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One year on, hustlers feeling the heat of Ruto's bottom-up economic model

President William Ruto during a church service at Faith Evangelist Ministry, Karen, on August 13, 2023. [PCS, Standard]

Last year, Kenyans were waiting for the Independent Electoral and Boundaries Commission (IEBC) Chairman Wafula Chebukati to declare one of the top candidates as the winner of the 2022 presidential election.

The country had gone to the polls five days earlier, on August 9, and expectations were high.

When William Ruto, the then Kenya Kwanza candidate, was declared winner on August 15, it set the stage for the implementation of his ‘hustler’ economic agenda. 

What has now come to be referred to as the Bottom Up Economic Transformation Agenda (Beta) had during the campaign season been marketed as a framework that would be friendly to the common man (hustler) - the micro, small and medium entrepreneurs.

As time unfolds, the government is showing the stuff that the economic model is made up of.

And to an extent, the administration has lived up to its word. On November, 30 last year, President Ruto launched the Hustler Fund, living up to his promise of putting in place a kitty that would offer small businesses cheaper credit.

Access to credit has over the years been among the factors that have hindered the growth of SMEs in the country, with the available options having been expensive and predatory loans by commercial banks and even loan sharks. The Hustler Fund, which has recently started lending to businesses, was a welcome move.

As of last month, the kitty had disbursed Sh33 billion to Kenyans in personal loans. At the same time, the government has been working with other lenders to give a break to borrowers who had been negatively listed with Credit Reference Bureaus (CRBs) and also lowering the cost of credit offered by mobile lenders.

Dr Ruto’s administration also pumped billions of shillings into the fertiliser subsidy programme which was expected to help boost agricultural production and effectively deal with the high cost of living.

While there are controversies as to whether the Hustler Fund loans are sinking Kenyans deeper into mobile debt, with many of the borrowers being consistently in debt or even whether the subsidised fertiliser has had any impact on agriculture - since the cost of food items still remains high, the Kenya Kwanza regime can brag on keeping some of its promises to the hustler.

The list of kept promises is however shy when pitted against the many promises that the new administration has broken.  When looked at from a certain angle, it could look like the Kenya Kwanza administration has reneged on its promise of taming the high cost of living. Not only that but also appears to be working hard to make life even more difficult for the hustlers that it had endeared itself to during the campaigns.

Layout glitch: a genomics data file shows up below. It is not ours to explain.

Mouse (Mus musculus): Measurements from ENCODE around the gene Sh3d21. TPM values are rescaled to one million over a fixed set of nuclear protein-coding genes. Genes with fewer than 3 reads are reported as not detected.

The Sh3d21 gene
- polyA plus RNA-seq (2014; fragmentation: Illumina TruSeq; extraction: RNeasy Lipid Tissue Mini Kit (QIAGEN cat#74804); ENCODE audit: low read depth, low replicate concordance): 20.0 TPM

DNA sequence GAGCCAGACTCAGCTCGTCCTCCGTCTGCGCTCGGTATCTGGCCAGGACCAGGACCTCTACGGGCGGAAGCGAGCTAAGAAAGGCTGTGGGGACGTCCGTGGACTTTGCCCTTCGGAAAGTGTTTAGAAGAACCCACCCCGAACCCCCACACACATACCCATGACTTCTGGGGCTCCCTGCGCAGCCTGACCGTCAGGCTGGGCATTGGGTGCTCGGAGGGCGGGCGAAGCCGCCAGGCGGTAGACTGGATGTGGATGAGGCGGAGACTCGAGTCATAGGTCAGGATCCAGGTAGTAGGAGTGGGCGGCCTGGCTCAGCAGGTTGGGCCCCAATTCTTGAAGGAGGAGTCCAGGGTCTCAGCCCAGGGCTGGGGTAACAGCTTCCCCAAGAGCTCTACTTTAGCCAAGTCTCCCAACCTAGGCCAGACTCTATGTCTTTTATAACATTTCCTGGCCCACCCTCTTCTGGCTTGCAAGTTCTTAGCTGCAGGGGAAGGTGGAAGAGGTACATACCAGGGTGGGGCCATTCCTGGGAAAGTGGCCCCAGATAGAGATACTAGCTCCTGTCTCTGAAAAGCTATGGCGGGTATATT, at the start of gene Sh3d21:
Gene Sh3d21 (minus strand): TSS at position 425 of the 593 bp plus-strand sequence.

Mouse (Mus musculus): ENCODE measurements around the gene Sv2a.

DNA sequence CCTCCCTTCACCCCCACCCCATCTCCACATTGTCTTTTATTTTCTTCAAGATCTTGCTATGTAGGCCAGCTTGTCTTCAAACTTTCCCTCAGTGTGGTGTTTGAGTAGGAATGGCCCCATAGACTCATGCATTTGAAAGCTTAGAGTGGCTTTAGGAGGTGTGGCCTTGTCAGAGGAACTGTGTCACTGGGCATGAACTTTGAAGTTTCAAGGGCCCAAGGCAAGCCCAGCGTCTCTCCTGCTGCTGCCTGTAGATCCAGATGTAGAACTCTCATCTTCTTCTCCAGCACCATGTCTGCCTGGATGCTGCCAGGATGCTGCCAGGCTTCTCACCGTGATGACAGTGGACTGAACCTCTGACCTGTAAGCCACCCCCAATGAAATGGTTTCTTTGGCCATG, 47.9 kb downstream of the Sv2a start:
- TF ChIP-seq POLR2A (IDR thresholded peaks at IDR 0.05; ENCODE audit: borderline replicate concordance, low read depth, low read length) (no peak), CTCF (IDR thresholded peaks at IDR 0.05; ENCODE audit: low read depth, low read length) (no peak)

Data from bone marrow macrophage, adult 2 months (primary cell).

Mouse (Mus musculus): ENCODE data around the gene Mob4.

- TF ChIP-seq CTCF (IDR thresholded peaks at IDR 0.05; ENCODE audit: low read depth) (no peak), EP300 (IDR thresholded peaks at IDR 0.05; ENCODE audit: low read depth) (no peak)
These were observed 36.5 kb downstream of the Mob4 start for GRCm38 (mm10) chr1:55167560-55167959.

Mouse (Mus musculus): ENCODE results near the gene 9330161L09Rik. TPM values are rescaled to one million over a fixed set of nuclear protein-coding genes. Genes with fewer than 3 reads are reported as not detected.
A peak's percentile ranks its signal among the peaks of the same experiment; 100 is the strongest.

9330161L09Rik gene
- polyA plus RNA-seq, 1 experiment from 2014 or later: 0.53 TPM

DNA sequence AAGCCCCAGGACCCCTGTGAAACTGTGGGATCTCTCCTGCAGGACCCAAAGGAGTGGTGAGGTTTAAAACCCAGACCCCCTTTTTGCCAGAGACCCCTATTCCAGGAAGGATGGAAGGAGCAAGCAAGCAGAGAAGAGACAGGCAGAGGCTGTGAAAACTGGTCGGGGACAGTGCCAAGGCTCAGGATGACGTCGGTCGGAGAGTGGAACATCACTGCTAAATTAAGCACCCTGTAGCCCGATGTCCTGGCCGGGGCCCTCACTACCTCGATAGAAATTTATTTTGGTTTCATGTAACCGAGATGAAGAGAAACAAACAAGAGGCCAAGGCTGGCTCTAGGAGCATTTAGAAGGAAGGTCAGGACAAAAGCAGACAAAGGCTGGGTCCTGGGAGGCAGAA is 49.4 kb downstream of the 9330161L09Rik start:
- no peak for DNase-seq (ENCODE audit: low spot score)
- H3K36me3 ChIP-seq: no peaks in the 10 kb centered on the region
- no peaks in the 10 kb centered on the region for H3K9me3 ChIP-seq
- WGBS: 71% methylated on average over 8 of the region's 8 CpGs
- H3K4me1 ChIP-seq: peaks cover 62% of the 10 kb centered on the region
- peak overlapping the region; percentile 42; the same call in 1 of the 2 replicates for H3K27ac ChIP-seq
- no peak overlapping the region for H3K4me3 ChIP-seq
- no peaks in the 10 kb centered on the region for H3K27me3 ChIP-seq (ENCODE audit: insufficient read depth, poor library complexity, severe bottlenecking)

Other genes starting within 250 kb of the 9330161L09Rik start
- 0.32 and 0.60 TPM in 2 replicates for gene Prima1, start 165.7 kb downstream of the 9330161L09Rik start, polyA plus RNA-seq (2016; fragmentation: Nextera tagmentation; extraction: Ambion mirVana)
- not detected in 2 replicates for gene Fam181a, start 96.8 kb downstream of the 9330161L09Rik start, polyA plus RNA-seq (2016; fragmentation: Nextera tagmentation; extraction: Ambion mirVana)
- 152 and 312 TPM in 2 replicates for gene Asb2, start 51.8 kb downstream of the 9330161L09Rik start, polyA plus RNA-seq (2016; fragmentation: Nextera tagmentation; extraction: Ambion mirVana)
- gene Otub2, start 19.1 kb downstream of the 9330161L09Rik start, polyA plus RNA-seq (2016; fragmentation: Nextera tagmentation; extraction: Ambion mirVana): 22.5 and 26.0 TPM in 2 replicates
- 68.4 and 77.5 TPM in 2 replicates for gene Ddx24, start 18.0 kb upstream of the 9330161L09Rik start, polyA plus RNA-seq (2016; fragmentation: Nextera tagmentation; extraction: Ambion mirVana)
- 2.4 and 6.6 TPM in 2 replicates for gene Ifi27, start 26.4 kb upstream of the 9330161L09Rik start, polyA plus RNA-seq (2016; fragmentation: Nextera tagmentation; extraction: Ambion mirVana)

Immediately Dr Ruto took over as president on September 13 last year, he did away with the subsidy on super petrol. The government would later in May this year remove subsidies on diesel and kerosene. The two fuels are key to the economy, with diesel used in powering many sectors such as transport, manufacturing and power production while Kerosene is used for lighting and cooking by many economically vulnerable Kenyans.

Traders selling wares at Kangemi open-air market, Nairobi. [Elvis Ogina, Standard]

While the administration has rightly argued against subsidising consumption goods such as food and fuel, it moved ahead to impose more taxes on fuel. Through the Finance Act 2023, the State increased value-added tax (VAT) on petroleum products to 16 per cent from eight per cent, resulting in pump prices hitting record highs in July.

Higher taxes

While analysts agree that subsidies are unsustainable, they argue that the higher taxes might hurt an economy that is yet to recover from the shocks of Covid-19 and the prolonged drought.

The Finance Act is expected to enable the government to increase tax revenues and finance the Sh3.6 trillion budget over the current financial year, with expectations that it helps the taxman raise an additional Sh289 billion this financial year.

Other than increasing the cost of fuel, the Finance Act 2023 has also resulted in reduced take-home pay for Kenyans employed in the formal sector through different measures including the affordable housing levy and the higher taxes for high-income earners.

The Act has also increased taxes for the very small businesses that pay turnover tax to three per cent from one per cent. This is even as the Act had the effect of moving SMEs earning over Sh25 million per year to the corporate tax band, which analysts note would make them pay higher tax rates of 30 per cent on their income but also make it more expensive and difficult to become tax compliant.

Analysts note that these measures could have the unintended effect of reducing consumption and in turn the taxes that Kenya Revenue Authority might collect over the 2023/24 financial year.